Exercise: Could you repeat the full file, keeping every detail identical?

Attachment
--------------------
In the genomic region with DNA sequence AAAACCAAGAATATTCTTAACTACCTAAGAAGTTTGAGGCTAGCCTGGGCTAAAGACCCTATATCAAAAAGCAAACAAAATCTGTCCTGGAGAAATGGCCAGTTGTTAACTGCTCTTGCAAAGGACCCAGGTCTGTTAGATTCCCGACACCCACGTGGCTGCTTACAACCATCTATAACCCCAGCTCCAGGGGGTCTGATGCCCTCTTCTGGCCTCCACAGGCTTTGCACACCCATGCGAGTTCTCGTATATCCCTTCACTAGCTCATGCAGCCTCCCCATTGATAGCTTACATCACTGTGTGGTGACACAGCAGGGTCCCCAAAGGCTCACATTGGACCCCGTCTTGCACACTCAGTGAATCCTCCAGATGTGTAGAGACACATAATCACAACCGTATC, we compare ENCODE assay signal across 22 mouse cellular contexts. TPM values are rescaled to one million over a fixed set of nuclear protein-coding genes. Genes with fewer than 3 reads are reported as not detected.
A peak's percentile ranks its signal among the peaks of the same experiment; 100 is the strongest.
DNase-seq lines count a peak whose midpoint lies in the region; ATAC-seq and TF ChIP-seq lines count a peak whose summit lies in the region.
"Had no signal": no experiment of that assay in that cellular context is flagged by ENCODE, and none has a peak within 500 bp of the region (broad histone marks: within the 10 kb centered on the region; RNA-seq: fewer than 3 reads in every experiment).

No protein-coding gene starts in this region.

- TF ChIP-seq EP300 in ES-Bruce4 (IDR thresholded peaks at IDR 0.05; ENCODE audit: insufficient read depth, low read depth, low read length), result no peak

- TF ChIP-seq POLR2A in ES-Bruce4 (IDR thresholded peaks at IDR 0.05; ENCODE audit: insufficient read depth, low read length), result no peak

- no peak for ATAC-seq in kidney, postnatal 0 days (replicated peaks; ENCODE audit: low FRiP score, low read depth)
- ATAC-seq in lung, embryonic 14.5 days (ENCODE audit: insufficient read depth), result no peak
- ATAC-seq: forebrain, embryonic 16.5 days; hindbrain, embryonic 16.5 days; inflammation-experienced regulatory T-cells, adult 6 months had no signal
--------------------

In the genomic region with DNA sequence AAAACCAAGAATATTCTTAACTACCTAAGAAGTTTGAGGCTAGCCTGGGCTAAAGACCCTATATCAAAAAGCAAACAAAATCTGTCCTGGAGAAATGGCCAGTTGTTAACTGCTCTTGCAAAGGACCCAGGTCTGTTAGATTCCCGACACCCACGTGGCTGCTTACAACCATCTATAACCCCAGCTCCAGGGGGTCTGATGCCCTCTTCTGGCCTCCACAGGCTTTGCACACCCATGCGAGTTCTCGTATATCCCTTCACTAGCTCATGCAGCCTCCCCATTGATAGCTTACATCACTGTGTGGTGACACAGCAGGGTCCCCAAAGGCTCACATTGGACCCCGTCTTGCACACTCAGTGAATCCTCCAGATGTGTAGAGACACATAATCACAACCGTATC, we compare ENCODE assay signal across 22 mouse cellular contexts. TPM values are rescaled to one million over a fixed set of nuclear protein-coding genes. Genes with fewer than 3 reads are reported as not detected.
A peak's percentile ranks its signal among the peaks of the same experiment; 100 is the strongest.
DNase-seq lines count a peak whose midpoint lies in the region; ATAC-seq and TF ChIP-seq lines count a peak whose summit lies in the region.
"Had no signal": no experiment of that assay in that cellular context is flagged by ENCODE, and none has a peak within 500 bp of the region (broad histone marks: within the 10 kb centered on the region; RNA-seq: fewer than 3 reads in every experiment).

No protein-coding gene starts in this region.

- TF ChIP-seq EP300 in ES-Bruce4 (IDR thresholded peaks at IDR 0.05; ENCODE audit: insufficient read depth, low read depth, low read length), result no peak

- TF ChIP-seq POLR2A in ES-Bruce4 (IDR thresholded peaks at IDR 0.05; ENCODE audit: insufficient read depth, low read length), result no peak

- no peak for ATAC-seq in kidney, postnatal 0 days (replicated peaks; ENCODE audit: low FRiP score, low read depth)
- ATAC-seq in lung, embryonic 14.5 days (ENCODE audit: insufficient read depth), result no peak
- ATAC-seq: forebrain, embryonic 16.5 days; hindbrain, embryonic 16.5 days; inflammation-experienced regulatory T-cells, adult 6 months had no signal